Randall Cobb It was 2014 when Cobb was a fantasy stud, catching 91 balls for 1287 yards and 12 touchdowns. Since then all indicators have fallen. His fantasy points have dropped from 204.4 to 123.9 in 2015 and just 88.3 last season. Yards-per-catch from 14.1 to 10.5 to 10.2. He’s now the third wide receiver option for Aaron Rodgers behind Jordy Nelson and Davante Adams. He might even drop to fourth if tight end Martellus Bennett and A-Rod connect. Think of Cobb as a low-end WR2, at best, and more likely a WR3.

Victor Cruz The Bears signed Cruz to a one-year “show me” contract, but I’m afraid there isn’t much left in the wideout’s legs. Returning from a torn patellar tendon, Cruz no longer has the play-making ability of the guy who racked up 1,536 yards and nine touchdowns in 2011 and 1,092 yards and 10 scores in 2012. Seeing passes from Mike Glennon or Mitchell Trubisky instead of Eli Manning won’t help either. Stay away.

Torrey Smith Even in his best seasons, Smith barely squeezed his way inside the fantasy top-20. He was 22nd in 2013 and 19th in 2014 when he caught 49 of 92 targets for 767 yards and 11 scores. He then signed a two-year contract to play in “purgatory,” I mean San Francisco, but was released for good behavior this past offseason and gets a third chance in Philadelphia. Mostly, Smith is expected to take the top off defenses and provide Jeffery and tight end Zack Ertz room to roam underneath, so I’m not expecting a lot of value from Smith. Think 45 catches for 765 yards and five touchdowns which would rank him 48th last season.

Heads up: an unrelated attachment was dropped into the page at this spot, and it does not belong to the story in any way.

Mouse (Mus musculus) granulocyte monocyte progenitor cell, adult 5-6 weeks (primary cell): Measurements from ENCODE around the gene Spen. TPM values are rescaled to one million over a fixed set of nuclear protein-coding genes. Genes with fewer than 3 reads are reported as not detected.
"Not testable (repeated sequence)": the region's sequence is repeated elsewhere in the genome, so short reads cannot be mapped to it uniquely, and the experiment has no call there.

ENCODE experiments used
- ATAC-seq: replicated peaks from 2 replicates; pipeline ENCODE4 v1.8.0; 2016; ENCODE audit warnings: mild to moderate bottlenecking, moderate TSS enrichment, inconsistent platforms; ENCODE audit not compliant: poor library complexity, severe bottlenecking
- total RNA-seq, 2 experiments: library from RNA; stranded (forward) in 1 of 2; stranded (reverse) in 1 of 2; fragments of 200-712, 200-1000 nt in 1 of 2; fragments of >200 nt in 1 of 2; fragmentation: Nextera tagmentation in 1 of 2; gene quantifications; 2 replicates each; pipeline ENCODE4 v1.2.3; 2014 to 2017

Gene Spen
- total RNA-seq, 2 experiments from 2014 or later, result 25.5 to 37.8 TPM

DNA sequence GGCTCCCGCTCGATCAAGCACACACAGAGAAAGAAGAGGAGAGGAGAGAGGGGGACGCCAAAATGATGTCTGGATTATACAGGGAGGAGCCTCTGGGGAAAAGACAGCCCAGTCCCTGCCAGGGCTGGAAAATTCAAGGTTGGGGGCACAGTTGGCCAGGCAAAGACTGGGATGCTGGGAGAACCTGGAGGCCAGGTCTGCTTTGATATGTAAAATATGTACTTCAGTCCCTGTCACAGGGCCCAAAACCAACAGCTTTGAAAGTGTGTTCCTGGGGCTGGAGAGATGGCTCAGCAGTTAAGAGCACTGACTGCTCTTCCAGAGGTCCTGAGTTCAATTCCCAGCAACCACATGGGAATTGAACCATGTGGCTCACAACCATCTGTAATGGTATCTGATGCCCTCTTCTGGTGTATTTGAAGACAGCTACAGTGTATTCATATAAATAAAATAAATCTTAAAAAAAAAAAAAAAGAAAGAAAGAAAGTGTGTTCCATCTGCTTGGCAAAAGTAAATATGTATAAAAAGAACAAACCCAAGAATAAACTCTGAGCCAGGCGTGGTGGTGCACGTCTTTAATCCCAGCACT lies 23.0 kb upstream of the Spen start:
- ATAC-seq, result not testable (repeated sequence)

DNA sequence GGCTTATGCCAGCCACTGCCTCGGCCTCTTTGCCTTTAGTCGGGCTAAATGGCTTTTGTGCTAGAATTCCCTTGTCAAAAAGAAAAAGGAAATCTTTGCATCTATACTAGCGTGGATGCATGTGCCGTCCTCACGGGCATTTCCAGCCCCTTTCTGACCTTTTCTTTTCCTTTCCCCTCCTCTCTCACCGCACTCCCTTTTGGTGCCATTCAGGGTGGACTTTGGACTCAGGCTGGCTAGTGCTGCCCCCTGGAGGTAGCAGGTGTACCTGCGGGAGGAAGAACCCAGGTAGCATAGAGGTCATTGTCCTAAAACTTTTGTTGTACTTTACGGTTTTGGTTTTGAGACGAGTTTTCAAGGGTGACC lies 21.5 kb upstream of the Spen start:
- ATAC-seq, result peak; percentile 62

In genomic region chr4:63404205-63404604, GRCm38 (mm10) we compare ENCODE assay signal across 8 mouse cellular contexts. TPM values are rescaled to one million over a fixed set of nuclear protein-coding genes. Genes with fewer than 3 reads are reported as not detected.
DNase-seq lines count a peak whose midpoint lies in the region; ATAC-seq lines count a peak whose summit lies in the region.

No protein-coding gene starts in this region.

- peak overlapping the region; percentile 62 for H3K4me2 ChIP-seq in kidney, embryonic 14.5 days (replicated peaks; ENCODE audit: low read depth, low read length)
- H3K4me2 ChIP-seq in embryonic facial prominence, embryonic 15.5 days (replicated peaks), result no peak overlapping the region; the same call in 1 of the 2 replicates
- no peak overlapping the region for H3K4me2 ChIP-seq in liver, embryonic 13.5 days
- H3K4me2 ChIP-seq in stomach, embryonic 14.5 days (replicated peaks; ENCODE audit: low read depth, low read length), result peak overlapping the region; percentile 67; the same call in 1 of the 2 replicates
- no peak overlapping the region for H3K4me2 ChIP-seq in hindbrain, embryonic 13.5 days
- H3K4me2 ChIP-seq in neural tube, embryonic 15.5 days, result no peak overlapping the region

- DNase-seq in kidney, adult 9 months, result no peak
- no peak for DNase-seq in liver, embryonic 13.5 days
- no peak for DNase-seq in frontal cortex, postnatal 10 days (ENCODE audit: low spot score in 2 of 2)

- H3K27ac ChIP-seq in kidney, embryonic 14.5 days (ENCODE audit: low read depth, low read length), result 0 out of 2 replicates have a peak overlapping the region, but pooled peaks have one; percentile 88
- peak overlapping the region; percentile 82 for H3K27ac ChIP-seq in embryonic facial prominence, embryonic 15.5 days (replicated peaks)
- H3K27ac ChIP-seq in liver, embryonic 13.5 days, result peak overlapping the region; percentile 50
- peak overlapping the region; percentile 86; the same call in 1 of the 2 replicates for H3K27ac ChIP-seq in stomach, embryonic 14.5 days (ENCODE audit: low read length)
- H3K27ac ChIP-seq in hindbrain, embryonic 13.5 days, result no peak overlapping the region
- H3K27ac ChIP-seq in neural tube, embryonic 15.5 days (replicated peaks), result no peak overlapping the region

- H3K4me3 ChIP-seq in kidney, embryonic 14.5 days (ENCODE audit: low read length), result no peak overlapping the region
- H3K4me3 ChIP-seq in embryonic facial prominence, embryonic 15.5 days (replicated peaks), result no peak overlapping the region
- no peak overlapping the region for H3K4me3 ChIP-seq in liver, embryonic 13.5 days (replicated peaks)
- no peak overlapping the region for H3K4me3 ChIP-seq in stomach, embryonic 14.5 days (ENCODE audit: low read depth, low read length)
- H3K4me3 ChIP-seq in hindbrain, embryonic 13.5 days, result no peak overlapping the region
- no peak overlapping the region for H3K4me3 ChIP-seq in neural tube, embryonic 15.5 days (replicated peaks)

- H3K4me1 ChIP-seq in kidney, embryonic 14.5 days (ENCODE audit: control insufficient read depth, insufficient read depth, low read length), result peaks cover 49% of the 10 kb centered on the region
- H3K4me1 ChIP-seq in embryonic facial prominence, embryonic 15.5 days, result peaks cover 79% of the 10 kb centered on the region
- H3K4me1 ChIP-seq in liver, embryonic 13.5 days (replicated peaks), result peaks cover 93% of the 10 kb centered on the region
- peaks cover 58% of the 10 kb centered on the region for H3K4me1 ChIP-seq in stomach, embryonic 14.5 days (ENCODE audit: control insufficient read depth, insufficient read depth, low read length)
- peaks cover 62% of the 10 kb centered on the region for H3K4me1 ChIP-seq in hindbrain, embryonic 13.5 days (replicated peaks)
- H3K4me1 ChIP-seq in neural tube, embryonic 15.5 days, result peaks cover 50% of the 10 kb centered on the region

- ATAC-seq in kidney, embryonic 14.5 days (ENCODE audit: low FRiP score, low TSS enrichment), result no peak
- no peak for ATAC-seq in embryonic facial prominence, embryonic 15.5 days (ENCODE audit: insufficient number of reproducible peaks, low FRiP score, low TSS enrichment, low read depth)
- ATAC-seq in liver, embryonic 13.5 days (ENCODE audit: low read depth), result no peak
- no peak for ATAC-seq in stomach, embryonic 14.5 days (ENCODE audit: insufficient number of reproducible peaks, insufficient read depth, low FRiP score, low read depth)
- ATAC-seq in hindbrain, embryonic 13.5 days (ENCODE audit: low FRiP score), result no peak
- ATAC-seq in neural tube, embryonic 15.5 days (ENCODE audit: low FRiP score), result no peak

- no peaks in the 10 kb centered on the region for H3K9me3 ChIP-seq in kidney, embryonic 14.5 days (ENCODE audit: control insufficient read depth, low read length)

Bottom Line

Unlike running backs, a rebound value seems more likely to happen at the wide receiver position. Julian Edelman was a top-20 in 2013, dropped below the “Mendoza Line” the next two seasons and returned in 2016. Michael Crabtree was a top-20 in 2012, fell off the radar screen in 2013 and 2014 but has been top-20 in both seasons in Oakland with Derek Carr and the Raiders. Bryant and Jeffery are solid candidates to join the club in 2017.

Steve Schwarz served as the fantasy sports editor of The Sports Network and is the 2014 FSWA Football Writer of the Year.